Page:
For a couple of years now, we have been saying that we must trade in our car before it gets shaken to bits by our dirt road and the mileage gets too high. This is the car we bought when we arrived here in South Africa, a sturdy Opel estate, and it has done duty as our family car ever since, clocking up the kilometers on the school run, commuting to Cape Town, occasional holidays cramming it full to the roof with luggage and canoe perched on top. It has coped with the 3 km of bumpy dirt road day in day out, corrugated and dusty in summer, muddy, flooded and rutted in winter. Bits have shaken loose with all the bumping – the back bumper fell off a couple of years ago and was lost, the rear door lock has been shaken to oblivion and is extremely temperamental, but still the car has kept going.
Yesterday we finally bit the bullet and bought a new car – a two year old Opel Zafira, which has those clever extra two seats in the rear that fold away to nothing and make plenty of luggage space. It’s a sleek spring chicken compared to our battle hardened, mud encrusted (t)rusty steed.
As I drove home from the car dealership in the old car (now destined for a quick private sale, as the dealers would only offer a laughable peanut gallery trade-in price for a car with over 300km on the clock) I couldn’t help a pang of sadness. This stalwart car has seen us through our life here with hardly a faulter, carried toddlers and baby seats safely, and despite the occasional odd gurgle or tinkle from under the bonnet, it’s still going strong.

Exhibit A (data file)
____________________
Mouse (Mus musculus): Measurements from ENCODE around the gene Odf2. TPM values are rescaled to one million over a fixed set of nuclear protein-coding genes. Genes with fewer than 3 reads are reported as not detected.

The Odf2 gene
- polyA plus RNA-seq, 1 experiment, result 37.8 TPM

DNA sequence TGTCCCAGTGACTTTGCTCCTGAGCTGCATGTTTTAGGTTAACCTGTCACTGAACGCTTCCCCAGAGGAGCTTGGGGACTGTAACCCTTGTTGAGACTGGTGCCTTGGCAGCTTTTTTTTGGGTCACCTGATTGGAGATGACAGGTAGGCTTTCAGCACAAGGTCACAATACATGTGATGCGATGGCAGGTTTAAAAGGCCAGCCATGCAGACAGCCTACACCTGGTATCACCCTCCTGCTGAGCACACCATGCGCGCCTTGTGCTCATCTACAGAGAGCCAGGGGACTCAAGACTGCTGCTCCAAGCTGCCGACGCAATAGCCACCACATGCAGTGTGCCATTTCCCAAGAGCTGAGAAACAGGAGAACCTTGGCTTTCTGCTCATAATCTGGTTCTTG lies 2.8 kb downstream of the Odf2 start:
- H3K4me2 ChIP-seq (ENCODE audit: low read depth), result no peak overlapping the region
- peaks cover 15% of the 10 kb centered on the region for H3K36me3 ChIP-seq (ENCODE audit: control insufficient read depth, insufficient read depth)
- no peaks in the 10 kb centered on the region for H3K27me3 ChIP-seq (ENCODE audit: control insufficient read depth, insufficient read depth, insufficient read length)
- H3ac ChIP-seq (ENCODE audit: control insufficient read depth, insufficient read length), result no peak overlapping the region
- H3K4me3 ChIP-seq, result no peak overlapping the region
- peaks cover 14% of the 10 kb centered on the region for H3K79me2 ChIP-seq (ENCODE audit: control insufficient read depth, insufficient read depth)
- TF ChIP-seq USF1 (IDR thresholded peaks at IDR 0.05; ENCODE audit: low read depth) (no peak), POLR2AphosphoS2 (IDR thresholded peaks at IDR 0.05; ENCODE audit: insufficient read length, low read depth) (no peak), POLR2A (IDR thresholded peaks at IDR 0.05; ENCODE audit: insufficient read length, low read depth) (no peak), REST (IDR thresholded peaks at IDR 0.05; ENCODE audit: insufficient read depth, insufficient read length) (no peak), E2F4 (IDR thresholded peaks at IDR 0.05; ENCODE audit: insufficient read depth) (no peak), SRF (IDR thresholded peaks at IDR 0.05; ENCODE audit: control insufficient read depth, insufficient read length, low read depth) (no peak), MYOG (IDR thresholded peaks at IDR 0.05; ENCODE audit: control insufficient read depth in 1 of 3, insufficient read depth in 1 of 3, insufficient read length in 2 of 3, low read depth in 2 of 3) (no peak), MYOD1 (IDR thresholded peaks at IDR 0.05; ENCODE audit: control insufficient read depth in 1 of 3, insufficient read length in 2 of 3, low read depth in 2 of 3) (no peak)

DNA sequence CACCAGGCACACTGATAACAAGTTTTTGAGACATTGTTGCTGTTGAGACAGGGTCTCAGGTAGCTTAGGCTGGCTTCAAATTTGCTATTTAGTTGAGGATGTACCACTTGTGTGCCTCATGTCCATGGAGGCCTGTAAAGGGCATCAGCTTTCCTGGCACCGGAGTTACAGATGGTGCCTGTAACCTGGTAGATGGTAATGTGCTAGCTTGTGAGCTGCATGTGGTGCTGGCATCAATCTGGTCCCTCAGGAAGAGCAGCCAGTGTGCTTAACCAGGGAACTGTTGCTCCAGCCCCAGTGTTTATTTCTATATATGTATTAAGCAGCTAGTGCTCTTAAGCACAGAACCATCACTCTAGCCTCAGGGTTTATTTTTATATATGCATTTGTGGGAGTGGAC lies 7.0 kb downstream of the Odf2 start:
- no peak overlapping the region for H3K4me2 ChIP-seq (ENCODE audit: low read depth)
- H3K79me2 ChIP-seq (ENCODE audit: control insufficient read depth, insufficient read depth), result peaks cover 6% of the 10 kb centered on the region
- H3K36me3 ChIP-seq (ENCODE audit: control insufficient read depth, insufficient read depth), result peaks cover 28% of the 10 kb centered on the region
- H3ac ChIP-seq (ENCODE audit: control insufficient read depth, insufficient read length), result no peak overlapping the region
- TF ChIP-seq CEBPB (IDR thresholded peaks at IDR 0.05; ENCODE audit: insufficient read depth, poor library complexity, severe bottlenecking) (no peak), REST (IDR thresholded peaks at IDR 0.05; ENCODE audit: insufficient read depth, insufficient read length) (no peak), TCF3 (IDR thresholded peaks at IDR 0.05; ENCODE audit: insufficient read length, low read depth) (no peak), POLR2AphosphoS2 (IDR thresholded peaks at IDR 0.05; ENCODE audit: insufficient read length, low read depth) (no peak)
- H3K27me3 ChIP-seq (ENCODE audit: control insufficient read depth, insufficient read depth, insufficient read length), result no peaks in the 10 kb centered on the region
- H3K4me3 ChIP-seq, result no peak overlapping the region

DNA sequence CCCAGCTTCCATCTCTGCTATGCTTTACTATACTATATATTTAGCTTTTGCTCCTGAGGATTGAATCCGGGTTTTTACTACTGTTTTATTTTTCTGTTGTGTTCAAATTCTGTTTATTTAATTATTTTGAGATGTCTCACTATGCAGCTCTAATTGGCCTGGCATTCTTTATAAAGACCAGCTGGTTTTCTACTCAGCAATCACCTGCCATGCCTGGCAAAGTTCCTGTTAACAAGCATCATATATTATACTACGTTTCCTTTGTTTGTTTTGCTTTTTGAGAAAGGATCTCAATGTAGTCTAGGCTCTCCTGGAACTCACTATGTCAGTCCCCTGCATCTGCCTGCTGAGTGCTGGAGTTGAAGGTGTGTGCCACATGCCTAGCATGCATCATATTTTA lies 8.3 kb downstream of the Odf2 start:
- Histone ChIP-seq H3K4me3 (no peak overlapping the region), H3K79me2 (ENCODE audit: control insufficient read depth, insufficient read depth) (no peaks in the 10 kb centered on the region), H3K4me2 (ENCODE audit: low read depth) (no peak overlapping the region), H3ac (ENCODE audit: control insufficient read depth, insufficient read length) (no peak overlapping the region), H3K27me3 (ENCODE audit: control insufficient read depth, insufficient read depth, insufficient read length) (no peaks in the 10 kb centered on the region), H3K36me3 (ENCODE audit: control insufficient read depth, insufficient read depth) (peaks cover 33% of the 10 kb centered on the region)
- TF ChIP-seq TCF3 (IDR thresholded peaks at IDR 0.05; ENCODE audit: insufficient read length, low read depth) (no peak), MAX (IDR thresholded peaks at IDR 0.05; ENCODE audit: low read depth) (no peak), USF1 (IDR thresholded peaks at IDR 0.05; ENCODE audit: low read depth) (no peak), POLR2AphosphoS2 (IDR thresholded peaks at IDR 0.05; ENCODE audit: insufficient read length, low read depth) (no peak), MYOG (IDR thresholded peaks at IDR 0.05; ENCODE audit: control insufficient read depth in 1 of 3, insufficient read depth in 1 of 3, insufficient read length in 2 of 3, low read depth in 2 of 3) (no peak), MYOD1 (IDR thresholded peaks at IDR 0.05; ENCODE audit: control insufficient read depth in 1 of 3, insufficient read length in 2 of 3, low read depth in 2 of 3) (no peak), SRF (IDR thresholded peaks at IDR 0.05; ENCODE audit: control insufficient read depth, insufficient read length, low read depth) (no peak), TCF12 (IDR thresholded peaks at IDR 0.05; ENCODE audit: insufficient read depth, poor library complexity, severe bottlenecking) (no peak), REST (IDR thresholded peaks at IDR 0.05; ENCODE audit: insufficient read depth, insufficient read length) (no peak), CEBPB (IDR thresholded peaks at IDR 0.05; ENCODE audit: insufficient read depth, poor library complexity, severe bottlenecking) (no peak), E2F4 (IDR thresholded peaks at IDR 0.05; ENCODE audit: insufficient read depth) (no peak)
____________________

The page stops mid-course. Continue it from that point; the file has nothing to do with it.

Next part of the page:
My husband picked up the kids from school in the new car and they arrived home gleefully amid great excitement, thrilled with the folding seats, folding trays and all. Youngest kept telling me how excited she was about the new car throughout the afternoon. It wasn’t till she went to change into pyjamas that the reality dawned on her:
“Mummy, when I talk like this, it means I’m sad” she said, chin down, in a choked voice.
Sobs escaped as she continued, “I’m sad about our old car.”
She cried for a few minutes on my lap as I tried to console her.
Distracted by TV time she was soon cheerful again, until it was time for bed. Dissolving once more she sobbed,
"But I’ll think about our old car in the night” and “But how will you put it in the garage?”
The forlorn thought of it parked outside, ousted from its warm garage by the shiny new car was too much for her and it took a while to turn her thoughts in a happier direction.
Today she was more philosophical about it:
“I’d feel more sad if it was one of our animals going to someone else” she said thoughtfully at lunchtime.
We’ve assured her it will go to a good home, which we hope will be as soon as possible, as it’s making me feel sad too now!